Page 125 - Jewish Book Annual Volume 16

Basic HTML Version

A z r i e l E i s e n b e r g
ORDECAI SOLTES was born in Poland on August 27,
1893. He came to America as a child of seven, attended
the New York City public schools and was graduated from New
York University in 1915. He received his Hebrew education from
private teachers in
at Yeshivat Etz Chaim (1902-1907)
and at the Teachers Institute of the Jewish Theological Seminary
of America. He also attended the School for Jewish Communal
Work (1917-1919).
In his late teens Soltes fell under the spell of that dynamic
and inspiring man of vision, Dr. Samson Benderly. He joined
the small but select group of pioneers in American Jewish educa-
tion who formed the “Bureau” group. Thus, in the fall of 1914,
while still at college, he became a member of the staff of the
Bureau of Jewish Education, serving as director of a number
of extension schools housed in the Educational Alliance and in
the teeming Talmud Torahs at Uptown, Brownsville, Williams-
burg and other neighborhoods. Through a program of informal
education utilizing stereoptican slides, story periods, special
holiday assemblies involving music, dance, dramatics and art
activities, thousands of children untouched by formal Jewish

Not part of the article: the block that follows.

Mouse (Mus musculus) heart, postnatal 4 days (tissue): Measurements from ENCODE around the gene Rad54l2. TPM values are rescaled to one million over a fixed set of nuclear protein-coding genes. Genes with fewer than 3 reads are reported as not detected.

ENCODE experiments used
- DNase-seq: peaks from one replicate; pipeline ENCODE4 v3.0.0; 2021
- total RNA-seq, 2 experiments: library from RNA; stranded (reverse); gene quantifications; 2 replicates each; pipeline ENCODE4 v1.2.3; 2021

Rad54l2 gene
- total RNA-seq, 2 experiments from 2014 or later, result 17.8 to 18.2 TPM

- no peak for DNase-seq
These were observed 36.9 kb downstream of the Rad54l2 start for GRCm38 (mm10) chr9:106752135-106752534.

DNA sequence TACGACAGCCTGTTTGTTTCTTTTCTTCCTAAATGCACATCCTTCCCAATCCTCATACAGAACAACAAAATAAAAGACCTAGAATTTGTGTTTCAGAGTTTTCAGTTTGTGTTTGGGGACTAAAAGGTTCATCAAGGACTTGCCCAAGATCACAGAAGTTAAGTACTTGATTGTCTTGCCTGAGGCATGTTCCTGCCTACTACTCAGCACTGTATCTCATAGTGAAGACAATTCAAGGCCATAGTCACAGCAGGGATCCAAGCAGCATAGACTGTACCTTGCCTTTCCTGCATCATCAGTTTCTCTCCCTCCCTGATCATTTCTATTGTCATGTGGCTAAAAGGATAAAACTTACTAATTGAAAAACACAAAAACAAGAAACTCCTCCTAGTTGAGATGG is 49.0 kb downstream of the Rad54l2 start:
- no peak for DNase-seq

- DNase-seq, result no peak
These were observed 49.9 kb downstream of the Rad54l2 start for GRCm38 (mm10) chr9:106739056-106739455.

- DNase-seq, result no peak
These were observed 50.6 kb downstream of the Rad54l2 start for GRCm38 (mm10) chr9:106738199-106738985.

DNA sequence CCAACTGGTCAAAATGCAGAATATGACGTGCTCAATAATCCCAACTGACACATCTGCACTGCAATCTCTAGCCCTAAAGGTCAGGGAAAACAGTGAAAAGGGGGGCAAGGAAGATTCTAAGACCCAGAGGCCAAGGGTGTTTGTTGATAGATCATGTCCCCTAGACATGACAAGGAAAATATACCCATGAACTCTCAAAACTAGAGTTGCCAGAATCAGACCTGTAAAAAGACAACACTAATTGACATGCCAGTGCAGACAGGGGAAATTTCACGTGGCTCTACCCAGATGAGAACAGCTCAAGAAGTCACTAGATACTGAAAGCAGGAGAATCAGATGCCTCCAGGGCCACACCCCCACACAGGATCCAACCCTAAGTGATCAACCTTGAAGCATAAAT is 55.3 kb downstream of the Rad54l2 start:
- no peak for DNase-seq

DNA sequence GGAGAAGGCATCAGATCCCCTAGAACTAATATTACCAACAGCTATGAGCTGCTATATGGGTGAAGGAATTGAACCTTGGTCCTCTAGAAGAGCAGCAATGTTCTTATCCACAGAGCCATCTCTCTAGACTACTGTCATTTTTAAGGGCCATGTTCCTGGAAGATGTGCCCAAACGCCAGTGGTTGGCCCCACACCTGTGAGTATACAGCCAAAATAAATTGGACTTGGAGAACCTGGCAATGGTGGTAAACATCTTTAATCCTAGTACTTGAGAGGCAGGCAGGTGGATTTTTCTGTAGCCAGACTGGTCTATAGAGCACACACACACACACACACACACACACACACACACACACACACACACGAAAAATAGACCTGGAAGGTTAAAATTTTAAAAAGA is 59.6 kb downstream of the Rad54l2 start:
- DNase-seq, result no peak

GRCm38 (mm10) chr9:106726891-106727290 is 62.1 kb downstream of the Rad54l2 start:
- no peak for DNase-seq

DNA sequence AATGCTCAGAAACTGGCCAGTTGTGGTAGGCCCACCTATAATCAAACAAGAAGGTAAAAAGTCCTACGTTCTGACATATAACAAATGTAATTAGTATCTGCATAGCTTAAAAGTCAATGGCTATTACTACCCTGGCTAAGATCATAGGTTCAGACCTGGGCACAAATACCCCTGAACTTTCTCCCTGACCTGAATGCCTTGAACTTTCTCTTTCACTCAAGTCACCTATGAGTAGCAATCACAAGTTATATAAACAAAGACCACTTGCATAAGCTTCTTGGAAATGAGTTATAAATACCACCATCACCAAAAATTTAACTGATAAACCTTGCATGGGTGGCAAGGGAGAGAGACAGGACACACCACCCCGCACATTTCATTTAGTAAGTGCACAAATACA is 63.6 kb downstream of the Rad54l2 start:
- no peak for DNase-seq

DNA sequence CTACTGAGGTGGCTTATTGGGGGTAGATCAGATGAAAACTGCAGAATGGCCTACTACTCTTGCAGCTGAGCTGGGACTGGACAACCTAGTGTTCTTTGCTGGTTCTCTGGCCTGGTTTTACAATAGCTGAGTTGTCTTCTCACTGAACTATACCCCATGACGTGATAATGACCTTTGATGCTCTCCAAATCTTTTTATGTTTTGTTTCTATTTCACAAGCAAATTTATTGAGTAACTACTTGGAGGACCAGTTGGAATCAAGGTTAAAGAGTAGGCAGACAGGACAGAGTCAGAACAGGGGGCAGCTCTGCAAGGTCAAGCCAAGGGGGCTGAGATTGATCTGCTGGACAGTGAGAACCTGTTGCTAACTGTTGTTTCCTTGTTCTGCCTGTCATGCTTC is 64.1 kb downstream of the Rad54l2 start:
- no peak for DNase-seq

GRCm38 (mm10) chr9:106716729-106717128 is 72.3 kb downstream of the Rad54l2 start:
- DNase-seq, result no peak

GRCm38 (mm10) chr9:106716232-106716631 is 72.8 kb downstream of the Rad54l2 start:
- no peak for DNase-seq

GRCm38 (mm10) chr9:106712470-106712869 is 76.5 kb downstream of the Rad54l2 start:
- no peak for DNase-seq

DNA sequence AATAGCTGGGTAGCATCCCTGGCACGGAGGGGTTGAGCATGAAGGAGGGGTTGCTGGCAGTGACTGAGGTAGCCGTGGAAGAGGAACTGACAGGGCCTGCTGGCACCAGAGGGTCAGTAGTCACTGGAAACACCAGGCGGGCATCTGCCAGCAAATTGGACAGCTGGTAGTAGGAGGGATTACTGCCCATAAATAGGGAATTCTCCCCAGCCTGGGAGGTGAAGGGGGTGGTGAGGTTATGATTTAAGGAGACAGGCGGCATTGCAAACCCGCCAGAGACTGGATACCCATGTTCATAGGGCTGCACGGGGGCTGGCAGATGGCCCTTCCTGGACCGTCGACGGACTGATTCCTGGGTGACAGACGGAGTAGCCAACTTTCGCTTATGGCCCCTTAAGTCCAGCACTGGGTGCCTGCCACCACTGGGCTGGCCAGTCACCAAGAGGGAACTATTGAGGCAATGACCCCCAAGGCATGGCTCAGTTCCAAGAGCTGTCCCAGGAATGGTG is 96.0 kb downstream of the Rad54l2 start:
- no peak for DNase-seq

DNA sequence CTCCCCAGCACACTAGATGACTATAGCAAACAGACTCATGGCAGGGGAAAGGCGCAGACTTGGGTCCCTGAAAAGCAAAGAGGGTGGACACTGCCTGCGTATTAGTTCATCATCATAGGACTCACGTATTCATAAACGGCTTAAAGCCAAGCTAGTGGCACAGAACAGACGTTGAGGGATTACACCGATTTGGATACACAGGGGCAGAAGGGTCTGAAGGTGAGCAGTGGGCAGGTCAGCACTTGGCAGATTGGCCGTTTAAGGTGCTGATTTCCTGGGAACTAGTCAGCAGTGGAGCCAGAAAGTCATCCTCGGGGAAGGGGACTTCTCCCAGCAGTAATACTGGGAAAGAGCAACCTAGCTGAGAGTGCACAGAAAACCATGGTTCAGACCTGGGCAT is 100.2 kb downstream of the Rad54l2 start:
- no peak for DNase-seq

education were brought under Jewish educational influence.
This successful experiment led to the organization of the Circle
of Jewish Children of America which subsequently was replaced
by Hanotim (The Planters) and Habonim (The Builders),
pioneer youth groups headed by him. Many a communal leader
today can trace his interest and commitment to Jewish life
from his involvement in the activities of these groups.
Mordecai Soltes’ training and experience in extension and
informal educational activities prepared and qualified him for
the position of Director of Education of the National Jewish
Welfare Board, a position he held from 1925 to 1943. During
these years he anonymously published many informative and
motivating pamphlets and brochures. He was on the faculty
of the Jewish Theological Seminary and the Graduate School for
Jewish Social Work, President of the Jewish Book Council
of America, and served the National Association of Jewish
Center Workers. He also was active in the American Jewish
Congress, the United Jewish Appeal and in other organizations.
He will be particularly remembered for expanding the scope and